So, when Quietside, headquartered in Whittier, Calif., went looking for a place to reach its business base in the East — and it only made sense to do so, since 80 percent of Quietside’s business is in the East, said Ernest — Carlisle was the “natural” choice to place its new Learning and Distribution Center.
With cornfields on both sides of the 60,000-square-foot complex, Quietside’s new facility appears to be in the middle of nowhere. And, knowing that the building was, at one time, an indoor sports entertainment complex, where the local community used to play roller hockey, tennis, basketball, etc., gives it a “homey” feel (even if the male bathrooms are locker-room size).
Still, with the much-traveled Pennsylvania Turnpike just a few miles up the road off of nearby Route 11, Ernest is positive the right spot for Quietside was chosen.
“When we went looking, we wanted to find a location that made sense,” said Ernest, at the facility’s recent grand opening celebration. “At the same time, my wife and I wanted to live in an area where the quality of life was good. We wanted to live in an enjoyable place to live.”
The House That Jack BuiltMaybe it’s fairer to label Quietside’s new facility as “The Home that Jack Built.” Of course, that suggestion will only bring a smile from the man with the crew cut. Yet, those in the corporation will tell you that it was Ernest who put a lot of sweat and planning into the dream, which is now a reality.
“He’s the man,” said Stu Taylor, manager of technical support.
It’s obvious Ernest is proud of the finished product, as he was more than happy to walk through the facility with all who came through the front door for the grand opening. There was a method to his madness concerning the facility design, which does start at the front door. Before entering, one has to pass by a Samsung Digital Variable Multi (DVM) unit. The system consists of an outdoor condensing unit and indoor evaporators. According to Ernest, each outdoor unit can support up to 16 indoor evaporators.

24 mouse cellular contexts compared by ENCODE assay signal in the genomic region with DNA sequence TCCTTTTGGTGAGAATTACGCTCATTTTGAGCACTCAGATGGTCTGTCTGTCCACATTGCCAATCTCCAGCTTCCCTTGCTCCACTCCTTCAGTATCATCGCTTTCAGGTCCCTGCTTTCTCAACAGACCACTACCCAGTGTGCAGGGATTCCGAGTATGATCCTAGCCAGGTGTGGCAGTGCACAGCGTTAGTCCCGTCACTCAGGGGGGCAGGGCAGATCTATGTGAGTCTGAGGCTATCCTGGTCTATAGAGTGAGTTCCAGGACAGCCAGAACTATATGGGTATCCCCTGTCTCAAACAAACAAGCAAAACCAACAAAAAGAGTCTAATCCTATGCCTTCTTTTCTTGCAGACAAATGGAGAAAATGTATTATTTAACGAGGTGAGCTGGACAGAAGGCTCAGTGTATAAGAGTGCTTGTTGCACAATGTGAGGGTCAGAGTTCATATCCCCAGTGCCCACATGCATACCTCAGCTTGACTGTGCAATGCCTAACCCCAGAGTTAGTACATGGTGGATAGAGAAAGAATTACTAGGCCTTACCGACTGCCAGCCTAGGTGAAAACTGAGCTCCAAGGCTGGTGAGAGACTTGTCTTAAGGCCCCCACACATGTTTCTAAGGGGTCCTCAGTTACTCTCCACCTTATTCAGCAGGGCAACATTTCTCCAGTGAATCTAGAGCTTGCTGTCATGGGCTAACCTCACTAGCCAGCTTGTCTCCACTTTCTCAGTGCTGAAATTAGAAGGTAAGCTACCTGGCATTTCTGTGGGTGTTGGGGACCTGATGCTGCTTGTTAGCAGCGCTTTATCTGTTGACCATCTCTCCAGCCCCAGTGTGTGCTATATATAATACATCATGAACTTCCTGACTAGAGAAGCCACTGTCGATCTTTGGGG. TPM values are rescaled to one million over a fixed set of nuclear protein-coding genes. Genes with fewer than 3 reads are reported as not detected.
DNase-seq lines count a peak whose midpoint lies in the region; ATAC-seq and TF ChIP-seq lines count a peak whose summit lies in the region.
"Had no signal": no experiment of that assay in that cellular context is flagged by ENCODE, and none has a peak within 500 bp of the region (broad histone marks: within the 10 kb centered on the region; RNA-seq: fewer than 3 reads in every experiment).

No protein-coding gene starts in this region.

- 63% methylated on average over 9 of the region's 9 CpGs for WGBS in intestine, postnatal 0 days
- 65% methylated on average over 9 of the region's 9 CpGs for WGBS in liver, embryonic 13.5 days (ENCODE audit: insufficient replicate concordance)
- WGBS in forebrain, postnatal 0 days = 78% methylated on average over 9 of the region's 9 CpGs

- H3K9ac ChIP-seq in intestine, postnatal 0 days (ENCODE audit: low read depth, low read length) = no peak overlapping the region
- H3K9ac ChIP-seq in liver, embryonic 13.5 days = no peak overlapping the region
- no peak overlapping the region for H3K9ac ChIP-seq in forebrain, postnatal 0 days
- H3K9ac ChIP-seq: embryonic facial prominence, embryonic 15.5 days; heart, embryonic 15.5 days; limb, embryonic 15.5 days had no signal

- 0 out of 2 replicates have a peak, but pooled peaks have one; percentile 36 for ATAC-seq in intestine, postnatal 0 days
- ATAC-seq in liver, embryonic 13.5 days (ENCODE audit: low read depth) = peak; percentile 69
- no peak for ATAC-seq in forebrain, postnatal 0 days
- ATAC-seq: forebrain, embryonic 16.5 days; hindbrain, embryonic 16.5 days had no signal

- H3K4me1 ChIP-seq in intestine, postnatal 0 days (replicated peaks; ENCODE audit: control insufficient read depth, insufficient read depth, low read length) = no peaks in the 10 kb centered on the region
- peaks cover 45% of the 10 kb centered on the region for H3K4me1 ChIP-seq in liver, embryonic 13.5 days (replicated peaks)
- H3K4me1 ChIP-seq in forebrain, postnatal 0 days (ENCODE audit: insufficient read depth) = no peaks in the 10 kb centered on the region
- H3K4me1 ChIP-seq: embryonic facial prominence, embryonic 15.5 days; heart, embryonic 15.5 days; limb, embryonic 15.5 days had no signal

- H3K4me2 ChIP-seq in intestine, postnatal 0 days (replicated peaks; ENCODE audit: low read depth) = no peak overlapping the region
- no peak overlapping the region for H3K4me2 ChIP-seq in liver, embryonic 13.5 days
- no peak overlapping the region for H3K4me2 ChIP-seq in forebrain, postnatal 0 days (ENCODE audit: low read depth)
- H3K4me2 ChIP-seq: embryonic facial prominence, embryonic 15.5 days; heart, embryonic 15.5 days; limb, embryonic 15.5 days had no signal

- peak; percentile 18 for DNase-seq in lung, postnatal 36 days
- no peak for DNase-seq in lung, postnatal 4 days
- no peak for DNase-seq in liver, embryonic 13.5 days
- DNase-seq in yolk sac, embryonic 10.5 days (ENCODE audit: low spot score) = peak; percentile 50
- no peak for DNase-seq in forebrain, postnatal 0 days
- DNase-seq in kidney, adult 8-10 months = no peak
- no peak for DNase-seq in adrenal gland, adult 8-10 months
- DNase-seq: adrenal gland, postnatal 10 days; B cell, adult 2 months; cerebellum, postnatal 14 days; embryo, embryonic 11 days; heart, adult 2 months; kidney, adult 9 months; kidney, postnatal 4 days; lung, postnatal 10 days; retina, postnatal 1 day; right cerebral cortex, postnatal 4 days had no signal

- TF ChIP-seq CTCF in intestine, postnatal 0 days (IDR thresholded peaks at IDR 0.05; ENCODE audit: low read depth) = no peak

“We wanted to tell you right away what we are all about,” said Ernest.
Once inside the complex, there is a spacious lobby, which contains a one-way cassette in the ceiling. To the left are the cubicles for the technical support people. To the right is a large conference room, complete with a map of the world and a four-way cassette in the wall. However, the heart of the facility is straight ahead in the showroom, which leads straight into the classroom lab, which leads right into the hands-on teaching area.
John Miles is responsible for spreading the word regarding Quietside and its products. As director of engineering and technical support, Miles will be putting on classes for contractors, wholesalers, and “anyone who wants to learn.”
“We’re not here to teach the basics,” he said. “What we’re trying to teach is how and when they [Quietside products] work and when they don’t work. We plan to bring in our distributors first and teach them. That way, the knowledge can flow down” to the contractors and technicians.
The showroom is complete with exposed ductwork to show customers how the products and systems operate. Meanwhile, the classroom lab is able to accommodate a group of 50. And, the hands-on area not only has boiler products, but a working raised radiant floor area, which includes baseboard heating.
“The crews did a very good job,” agreed Sang W. Lee, CEO of Quietside, who was all smiles at the grand opening. “Two-thirds of our market is here. If you want to be a major player, we had to expand.”
No complaints came from Peter Iannelli, a rep from WI Associates Inc., a distributor located in nearby Boyertown.
“This is great for our agency,” he said. “I plan on bringing customers here to see this. Actually, I have been dragging them here since its inception. This is going to be a good sales tool for me.”
Publication date: 04/28/2003